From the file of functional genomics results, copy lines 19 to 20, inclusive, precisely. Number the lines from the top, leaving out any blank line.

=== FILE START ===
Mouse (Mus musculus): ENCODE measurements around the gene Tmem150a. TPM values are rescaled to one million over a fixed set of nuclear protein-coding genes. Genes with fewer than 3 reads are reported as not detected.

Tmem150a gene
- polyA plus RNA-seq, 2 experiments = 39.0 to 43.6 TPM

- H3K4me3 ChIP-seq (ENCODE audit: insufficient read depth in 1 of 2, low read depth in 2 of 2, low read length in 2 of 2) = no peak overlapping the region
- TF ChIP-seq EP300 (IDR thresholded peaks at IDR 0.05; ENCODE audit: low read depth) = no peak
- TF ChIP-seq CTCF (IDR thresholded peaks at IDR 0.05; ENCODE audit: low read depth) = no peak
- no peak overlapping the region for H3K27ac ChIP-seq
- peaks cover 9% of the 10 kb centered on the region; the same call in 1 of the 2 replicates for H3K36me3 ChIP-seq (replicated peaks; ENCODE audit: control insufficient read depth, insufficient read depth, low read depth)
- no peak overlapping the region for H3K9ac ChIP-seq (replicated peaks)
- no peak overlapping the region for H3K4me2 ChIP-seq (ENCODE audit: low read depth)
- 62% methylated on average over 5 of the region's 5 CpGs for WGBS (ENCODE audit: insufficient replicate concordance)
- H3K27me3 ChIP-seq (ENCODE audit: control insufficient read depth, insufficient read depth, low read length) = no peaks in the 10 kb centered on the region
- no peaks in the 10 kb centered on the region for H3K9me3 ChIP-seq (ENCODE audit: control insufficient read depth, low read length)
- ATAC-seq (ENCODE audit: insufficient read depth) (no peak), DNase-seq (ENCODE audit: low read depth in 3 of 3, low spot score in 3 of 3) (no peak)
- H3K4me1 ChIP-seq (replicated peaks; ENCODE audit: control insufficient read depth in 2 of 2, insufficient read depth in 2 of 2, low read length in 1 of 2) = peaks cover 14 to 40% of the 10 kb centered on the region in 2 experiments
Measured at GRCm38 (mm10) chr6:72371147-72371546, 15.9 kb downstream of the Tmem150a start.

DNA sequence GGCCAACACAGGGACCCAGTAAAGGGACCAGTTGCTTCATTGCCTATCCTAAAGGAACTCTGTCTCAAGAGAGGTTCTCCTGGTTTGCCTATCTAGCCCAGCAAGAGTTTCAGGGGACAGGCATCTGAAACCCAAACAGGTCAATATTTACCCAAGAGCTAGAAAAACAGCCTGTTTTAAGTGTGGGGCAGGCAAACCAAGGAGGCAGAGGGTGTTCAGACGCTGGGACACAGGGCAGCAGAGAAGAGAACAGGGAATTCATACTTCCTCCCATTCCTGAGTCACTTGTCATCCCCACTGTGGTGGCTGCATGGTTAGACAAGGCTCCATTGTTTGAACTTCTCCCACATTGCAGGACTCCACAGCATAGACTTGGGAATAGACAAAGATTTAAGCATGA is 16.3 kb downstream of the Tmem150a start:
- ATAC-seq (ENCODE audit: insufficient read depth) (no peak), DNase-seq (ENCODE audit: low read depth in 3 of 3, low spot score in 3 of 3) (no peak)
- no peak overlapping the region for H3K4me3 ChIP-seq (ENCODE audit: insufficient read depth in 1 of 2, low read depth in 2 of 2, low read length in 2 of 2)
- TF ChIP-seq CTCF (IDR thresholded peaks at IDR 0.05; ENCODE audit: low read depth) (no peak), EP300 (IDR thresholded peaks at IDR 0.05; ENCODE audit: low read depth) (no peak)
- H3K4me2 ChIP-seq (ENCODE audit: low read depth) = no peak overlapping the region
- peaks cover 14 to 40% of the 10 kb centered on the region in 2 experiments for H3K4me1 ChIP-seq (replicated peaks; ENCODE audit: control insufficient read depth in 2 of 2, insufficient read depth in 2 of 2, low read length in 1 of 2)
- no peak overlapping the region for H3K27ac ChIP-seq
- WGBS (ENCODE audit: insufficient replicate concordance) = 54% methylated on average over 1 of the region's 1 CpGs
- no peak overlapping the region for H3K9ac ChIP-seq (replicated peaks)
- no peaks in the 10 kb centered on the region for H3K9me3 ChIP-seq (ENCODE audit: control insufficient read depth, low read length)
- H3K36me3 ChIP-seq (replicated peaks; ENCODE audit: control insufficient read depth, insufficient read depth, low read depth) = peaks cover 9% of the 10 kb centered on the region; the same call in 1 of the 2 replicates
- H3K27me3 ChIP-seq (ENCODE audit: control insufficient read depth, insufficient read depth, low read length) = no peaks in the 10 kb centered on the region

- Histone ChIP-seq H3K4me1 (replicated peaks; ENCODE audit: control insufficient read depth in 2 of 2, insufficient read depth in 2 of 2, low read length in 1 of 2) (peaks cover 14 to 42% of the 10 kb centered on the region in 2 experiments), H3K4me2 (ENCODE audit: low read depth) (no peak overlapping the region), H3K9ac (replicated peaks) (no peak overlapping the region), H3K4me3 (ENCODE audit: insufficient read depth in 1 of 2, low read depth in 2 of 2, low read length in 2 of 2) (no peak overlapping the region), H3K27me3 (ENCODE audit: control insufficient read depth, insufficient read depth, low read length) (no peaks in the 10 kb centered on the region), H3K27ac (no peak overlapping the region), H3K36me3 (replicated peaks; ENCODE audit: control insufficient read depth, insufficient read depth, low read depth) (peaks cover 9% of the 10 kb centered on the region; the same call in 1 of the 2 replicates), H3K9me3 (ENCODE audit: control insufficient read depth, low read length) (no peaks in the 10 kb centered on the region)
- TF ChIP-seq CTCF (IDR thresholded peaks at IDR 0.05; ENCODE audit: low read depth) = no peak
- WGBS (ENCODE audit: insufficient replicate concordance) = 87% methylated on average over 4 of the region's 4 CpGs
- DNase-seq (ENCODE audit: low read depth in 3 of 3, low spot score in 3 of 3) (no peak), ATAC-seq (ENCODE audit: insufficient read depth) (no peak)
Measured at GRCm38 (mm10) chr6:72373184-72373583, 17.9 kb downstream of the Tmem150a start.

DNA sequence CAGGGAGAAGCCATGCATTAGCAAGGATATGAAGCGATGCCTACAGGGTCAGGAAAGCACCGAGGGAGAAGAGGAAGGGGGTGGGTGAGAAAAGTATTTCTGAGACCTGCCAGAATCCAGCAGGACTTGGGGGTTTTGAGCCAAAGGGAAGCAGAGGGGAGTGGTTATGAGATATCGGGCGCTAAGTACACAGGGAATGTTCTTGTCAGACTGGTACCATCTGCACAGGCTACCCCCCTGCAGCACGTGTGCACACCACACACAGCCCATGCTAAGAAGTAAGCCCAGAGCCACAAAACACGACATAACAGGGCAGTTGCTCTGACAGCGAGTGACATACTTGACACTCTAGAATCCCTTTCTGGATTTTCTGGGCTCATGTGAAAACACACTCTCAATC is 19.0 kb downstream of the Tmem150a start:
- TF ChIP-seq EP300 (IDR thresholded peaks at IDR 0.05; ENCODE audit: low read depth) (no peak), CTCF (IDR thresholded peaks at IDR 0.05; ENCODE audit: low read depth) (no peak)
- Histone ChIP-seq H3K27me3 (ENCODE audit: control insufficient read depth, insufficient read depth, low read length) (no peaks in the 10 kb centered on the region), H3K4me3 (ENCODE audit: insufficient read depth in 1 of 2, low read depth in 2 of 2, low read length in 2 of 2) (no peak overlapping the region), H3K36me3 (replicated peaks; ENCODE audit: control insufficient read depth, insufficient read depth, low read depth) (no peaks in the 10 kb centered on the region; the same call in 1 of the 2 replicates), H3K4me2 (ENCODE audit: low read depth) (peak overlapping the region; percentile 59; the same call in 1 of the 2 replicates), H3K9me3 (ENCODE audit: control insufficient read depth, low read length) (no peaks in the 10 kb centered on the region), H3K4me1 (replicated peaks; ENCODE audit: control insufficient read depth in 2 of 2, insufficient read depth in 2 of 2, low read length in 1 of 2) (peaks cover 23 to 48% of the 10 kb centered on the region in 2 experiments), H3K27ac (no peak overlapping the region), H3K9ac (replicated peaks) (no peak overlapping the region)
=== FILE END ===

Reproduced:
- no peak overlapping the region for H3K4me3 ChIP-seq (ENCODE audit: insufficient read depth in 1 of 2, low read depth in 2 of 2, low read length in 2 of 2)
- TF ChIP-seq CTCF (IDR thresholded peaks at IDR 0.05; ENCODE audit: low read depth) (no peak), EP300 (IDR thresholded peaks at IDR 0.05; ENCODE audit: low read depth) (no peak)